Earth  years  previously, and he had worked hard to blend himself
into Earth society – with, it must be  said,  some  success.  For
instance he had spent those fifteen years pretending to be an out
of work actor, which was plausible enough.

He had made one careless blunder though, because he had skimped a
bit  on his preparatory research. The information he had gathered
had led him to choose the name “Ford  Prefect”  as  being  nicely

Preparatory research is your friend.

– Nefarious Newt

Ohh, character-naming is an adventure. My huge project of the decade involves, basically, a multiple-century ensemble “cast” (several different stories) and I have “placeholder” names for a LOT of people. I’ll get to them.

One of the early stories involves a character whose name I had to change…I’d originally called her Bella (which actually suited her) until I heard of stupid Twilight. And I had a lot of people “joke” about how I was “influenced by Twilight”. No, not at all. I grew up on Buffy. Twilight has no appeal for me. So Bella’s name changed (I have decided that “Bella” is a nickname, I don’t care).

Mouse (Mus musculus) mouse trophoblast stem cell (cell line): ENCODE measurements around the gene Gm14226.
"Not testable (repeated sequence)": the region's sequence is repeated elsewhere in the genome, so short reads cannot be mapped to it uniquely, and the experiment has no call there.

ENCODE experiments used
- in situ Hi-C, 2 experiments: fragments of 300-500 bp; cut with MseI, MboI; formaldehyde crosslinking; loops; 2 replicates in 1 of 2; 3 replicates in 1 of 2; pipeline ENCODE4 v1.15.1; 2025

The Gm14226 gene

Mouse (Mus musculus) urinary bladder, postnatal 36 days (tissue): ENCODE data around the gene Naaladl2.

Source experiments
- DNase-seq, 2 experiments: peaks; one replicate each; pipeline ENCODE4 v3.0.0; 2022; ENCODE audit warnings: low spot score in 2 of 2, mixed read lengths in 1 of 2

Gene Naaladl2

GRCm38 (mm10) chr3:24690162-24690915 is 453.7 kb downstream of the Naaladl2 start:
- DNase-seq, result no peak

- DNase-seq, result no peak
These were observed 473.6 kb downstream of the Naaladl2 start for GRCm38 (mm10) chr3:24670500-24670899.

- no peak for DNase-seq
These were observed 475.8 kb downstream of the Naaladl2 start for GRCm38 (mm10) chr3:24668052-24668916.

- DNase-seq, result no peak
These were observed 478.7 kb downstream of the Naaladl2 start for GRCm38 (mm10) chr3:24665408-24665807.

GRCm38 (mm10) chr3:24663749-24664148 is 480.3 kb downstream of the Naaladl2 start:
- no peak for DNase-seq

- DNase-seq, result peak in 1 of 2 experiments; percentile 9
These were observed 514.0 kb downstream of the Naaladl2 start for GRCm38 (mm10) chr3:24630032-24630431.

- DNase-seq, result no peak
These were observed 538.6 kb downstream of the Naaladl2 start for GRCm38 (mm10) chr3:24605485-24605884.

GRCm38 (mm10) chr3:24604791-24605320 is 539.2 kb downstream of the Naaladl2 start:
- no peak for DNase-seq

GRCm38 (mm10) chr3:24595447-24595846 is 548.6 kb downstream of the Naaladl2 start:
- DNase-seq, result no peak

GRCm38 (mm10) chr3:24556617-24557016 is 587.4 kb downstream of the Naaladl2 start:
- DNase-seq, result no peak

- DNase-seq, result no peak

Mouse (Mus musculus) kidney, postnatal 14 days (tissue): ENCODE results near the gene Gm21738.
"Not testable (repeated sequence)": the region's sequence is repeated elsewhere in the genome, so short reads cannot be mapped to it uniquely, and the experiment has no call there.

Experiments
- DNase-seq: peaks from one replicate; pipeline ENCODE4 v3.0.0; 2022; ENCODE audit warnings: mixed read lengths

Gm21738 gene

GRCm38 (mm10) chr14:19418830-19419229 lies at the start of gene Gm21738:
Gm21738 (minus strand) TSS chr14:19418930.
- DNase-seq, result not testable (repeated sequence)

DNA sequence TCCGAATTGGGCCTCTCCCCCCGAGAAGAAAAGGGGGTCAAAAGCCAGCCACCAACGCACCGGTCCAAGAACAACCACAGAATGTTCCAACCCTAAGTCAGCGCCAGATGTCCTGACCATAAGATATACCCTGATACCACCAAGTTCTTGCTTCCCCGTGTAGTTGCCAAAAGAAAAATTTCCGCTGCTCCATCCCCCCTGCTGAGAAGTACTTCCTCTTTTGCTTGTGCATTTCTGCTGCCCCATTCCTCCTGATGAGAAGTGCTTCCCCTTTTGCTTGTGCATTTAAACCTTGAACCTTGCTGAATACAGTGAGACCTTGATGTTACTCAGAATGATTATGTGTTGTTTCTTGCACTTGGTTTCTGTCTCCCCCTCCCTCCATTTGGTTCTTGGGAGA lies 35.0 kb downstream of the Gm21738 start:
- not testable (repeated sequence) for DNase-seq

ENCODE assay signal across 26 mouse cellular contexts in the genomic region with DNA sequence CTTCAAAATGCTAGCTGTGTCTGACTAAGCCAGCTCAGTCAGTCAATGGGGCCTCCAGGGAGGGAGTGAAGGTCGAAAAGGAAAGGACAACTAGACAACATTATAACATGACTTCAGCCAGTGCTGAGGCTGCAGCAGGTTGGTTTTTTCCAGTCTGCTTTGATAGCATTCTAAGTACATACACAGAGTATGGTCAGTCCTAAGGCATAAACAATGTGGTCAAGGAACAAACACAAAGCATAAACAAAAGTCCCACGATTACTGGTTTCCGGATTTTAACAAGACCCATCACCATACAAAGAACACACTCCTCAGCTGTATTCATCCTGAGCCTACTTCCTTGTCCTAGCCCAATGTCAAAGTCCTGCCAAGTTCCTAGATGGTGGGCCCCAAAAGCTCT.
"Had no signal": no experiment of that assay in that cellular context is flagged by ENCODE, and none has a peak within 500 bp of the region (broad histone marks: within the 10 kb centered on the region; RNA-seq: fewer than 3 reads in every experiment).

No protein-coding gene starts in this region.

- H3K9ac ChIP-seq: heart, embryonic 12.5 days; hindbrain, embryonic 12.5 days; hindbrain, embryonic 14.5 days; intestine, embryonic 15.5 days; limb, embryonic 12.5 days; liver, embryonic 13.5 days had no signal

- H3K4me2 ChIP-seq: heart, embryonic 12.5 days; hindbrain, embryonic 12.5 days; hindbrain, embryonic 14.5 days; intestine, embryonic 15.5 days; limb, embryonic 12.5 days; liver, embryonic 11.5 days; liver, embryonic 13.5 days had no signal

As for not-technically-human characters, I’m sticking with “normal” names (because they’re living in a human world and at least KIND OF try to blend in. Sometimes. Shut up, Wilhelm. Stupid werewolf.) that are more timeless, since they are basically living undercover.

Writing fiction is an adventure.

Supernatural mention, weee! Yikes, my obsession has come out full force on here recently.

I can’t remember where I read this, probably some random article about naming characters, but avoid naming your hero/main male protag ‘Jack’. Apparently in recent years everyone and their mother has chosen ‘Jack’ as their scruffy, rakish, sarcastic leading man.